Photo of the Week – August 10, 2018

Roses are red, violets are blue,

Except that in nature, both vary in hue.

-Chris Helzer

Pardon the terrible poetry, but even outside of horticultural varieties, the flowers of both roses and violets can be many different colors.  Less frequently, even sunflowers can display colors other than their typical yellow.  For example, there is a clone of stiff sunflowers (Helianthus pauciflorus) blooming right now over at Lincoln Creek Prairie, here in Aurora, that includes beautiful red highlights.

These stiff sunflower blossoms have a little extra accent to their typical yellow color.

The red color appears to be genetically linked because there is an entire clone (a patch of stems connected by underground stems called rhizomes) with the same feature.  It reminds me of the way upright yellow coneflower (Ratibida columnifera), another yellow flower, can often include varying amounts of red.  But that red variation is much more common in the coneflower – I almost never see it in sunflowers.  In fact, I’m wondering if the other times I’ve seen it might have been in this same clone, but years ago…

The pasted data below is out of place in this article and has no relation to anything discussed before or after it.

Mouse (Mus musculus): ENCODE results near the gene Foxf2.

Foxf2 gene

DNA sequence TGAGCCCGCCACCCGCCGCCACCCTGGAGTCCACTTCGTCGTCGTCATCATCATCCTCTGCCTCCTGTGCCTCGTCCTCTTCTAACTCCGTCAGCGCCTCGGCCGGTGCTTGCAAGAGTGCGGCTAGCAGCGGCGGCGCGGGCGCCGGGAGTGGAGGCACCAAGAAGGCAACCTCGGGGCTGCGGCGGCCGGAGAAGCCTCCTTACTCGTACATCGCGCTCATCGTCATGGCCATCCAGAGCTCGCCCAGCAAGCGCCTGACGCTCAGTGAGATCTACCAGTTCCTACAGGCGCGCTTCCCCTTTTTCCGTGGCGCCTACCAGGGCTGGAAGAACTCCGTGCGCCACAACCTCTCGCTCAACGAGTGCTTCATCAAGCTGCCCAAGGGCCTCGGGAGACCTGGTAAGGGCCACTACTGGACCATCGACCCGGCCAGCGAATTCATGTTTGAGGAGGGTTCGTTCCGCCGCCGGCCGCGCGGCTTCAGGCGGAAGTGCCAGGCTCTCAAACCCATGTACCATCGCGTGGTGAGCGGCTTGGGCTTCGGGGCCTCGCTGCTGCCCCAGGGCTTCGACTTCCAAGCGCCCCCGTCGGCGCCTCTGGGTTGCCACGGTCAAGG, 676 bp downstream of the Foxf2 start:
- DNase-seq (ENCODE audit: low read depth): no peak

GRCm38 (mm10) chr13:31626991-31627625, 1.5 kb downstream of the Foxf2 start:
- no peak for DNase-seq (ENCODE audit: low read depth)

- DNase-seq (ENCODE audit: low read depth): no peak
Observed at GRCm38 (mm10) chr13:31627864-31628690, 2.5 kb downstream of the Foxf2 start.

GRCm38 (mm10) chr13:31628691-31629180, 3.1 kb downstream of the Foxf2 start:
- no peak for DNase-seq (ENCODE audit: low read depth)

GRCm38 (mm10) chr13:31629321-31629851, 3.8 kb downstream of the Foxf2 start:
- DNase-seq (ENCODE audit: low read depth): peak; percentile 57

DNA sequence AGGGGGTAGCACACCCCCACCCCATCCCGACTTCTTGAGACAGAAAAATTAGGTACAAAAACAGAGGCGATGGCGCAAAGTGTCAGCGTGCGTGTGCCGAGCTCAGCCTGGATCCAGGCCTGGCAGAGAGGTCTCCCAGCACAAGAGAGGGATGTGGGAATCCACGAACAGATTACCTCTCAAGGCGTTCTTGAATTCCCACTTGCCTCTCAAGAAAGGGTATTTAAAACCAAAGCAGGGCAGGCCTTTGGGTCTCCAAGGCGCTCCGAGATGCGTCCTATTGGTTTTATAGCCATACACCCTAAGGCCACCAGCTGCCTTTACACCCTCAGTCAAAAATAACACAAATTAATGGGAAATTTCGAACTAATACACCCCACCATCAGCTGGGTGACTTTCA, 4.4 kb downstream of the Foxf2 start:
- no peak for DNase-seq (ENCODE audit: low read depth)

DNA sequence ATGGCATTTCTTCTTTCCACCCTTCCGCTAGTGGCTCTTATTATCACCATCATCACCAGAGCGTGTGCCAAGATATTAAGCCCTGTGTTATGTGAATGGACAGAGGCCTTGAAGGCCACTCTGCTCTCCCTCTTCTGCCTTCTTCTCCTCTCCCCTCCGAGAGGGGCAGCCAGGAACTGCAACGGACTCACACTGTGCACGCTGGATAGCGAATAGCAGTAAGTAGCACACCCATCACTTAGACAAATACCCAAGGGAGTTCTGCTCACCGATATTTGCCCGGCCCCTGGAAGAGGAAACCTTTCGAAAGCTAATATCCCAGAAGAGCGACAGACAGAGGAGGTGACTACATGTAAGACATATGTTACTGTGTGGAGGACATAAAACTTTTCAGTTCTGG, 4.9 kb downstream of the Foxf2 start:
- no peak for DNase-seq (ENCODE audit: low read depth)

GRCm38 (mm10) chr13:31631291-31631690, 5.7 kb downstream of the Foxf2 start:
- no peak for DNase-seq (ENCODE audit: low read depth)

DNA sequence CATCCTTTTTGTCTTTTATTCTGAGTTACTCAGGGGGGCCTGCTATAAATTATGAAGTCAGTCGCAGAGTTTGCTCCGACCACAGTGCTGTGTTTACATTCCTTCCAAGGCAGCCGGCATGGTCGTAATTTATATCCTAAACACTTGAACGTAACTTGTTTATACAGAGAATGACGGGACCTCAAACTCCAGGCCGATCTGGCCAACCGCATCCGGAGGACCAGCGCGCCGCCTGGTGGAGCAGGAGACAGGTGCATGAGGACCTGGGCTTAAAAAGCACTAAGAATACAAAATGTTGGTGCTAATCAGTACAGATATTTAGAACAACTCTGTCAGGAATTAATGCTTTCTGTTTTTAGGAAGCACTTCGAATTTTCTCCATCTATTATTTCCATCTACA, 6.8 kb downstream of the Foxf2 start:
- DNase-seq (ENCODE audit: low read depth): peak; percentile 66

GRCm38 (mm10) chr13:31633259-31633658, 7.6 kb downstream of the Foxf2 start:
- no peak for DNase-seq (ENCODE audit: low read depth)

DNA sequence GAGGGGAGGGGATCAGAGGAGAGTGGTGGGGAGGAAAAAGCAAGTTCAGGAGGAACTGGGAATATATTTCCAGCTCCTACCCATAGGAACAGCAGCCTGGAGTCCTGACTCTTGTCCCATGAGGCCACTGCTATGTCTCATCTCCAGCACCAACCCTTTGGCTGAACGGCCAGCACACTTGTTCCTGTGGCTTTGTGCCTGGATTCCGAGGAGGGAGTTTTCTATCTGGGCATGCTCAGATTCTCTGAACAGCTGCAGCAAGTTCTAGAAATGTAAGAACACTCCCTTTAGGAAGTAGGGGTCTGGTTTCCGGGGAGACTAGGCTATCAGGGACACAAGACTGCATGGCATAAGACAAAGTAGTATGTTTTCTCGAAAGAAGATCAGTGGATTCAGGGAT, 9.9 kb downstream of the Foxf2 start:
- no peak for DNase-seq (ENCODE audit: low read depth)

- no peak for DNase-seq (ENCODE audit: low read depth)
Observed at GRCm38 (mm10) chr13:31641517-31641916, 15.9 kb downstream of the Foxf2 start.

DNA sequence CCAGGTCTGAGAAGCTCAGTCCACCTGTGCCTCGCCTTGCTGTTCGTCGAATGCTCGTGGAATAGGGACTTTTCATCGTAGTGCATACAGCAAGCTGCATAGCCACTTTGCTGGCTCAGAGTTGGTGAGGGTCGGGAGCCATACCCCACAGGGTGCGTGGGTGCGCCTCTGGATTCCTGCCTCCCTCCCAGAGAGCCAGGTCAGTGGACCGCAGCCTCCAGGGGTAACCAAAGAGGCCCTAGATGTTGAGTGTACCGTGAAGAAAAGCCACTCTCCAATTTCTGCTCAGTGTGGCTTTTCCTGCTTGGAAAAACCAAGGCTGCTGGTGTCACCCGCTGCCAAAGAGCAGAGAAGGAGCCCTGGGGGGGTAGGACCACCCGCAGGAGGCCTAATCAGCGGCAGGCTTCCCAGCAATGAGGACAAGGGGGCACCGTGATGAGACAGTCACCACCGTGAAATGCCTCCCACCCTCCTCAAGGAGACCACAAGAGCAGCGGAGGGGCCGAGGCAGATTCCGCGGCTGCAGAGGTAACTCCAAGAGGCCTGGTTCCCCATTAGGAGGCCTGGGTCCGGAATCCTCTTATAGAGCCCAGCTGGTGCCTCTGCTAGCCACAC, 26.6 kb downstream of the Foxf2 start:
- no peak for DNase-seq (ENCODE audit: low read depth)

Regardless, I took a few minutes to appreciate (and document) these unique blossoms last week.  The bees feeding on them didn’t seem put off by the unusual color, which means maybe the genetic trait of that red color will be passed on and show up elsewhere.  If I think of it, I might even go harvest some of that seed myself in a month or so…  Here are a few more photos from that same flower patch.

Melissodes agilis on stiff sunflower. You can see that the reddish color is really just on the backside of the flower. The bees didn’t seem to care.

Svastra obliqua (aka, the sunflower bee).  Look at all that yellow pollen on her back leg…  (Thanks to Mike Arduser for confirming the ID of both these bee species.)

What a gorgeous flower…